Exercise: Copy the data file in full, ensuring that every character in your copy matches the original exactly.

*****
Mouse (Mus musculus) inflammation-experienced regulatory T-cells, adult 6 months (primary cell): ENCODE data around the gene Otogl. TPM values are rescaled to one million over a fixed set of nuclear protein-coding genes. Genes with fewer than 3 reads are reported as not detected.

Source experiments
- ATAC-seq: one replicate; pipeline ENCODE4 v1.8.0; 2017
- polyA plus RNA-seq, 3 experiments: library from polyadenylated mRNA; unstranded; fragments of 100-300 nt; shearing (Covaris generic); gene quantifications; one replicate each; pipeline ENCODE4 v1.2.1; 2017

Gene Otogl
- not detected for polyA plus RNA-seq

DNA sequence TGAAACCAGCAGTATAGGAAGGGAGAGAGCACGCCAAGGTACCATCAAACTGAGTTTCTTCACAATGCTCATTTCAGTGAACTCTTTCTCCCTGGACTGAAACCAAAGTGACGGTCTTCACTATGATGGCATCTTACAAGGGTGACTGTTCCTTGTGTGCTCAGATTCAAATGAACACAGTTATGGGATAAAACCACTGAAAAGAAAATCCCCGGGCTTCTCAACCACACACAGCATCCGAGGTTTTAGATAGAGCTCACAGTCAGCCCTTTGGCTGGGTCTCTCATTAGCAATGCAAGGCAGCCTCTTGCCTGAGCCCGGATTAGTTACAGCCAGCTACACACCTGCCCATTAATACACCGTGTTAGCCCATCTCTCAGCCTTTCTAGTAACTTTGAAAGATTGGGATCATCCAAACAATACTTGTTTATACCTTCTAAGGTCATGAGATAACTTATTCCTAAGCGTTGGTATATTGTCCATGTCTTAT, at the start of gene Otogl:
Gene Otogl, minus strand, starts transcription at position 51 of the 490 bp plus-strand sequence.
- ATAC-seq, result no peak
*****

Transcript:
Mouse (Mus musculus) inflammation-experienced regulatory T-cells, adult 6 months (primary cell): ENCODE data around the gene Otogl. TPM values are rescaled to one million over a fixed set of nuclear protein-coding genes. Genes with fewer than 3 reads are reported as not detected.

Source experiments
- ATAC-seq: one replicate; pipeline ENCODE4 v1.8.0; 2017
- polyA plus RNA-seq, 3 experiments: library from polyadenylated mRNA; unstranded; fragments of 100-300 nt; shearing (Covaris generic); gene quantifications; one replicate each; pipeline ENCODE4 v1.2.1; 2017

Gene Otogl
- not detected for polyA plus RNA-seq

DNA sequence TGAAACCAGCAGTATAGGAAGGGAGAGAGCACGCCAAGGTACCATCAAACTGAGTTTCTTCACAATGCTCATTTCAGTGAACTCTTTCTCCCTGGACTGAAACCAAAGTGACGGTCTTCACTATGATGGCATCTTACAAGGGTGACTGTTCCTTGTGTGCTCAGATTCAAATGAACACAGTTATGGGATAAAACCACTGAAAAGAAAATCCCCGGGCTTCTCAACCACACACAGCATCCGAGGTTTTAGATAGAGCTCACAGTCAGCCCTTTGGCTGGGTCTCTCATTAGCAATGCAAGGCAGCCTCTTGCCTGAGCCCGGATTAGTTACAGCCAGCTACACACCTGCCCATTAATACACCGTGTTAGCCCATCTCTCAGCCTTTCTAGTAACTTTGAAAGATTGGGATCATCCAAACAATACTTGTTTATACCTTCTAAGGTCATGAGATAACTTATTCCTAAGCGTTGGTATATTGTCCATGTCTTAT, at the start of gene Otogl:
Gene Otogl, minus strand, starts transcription at position 51 of the 490 bp plus-strand sequence.
- ATAC-seq, result no peak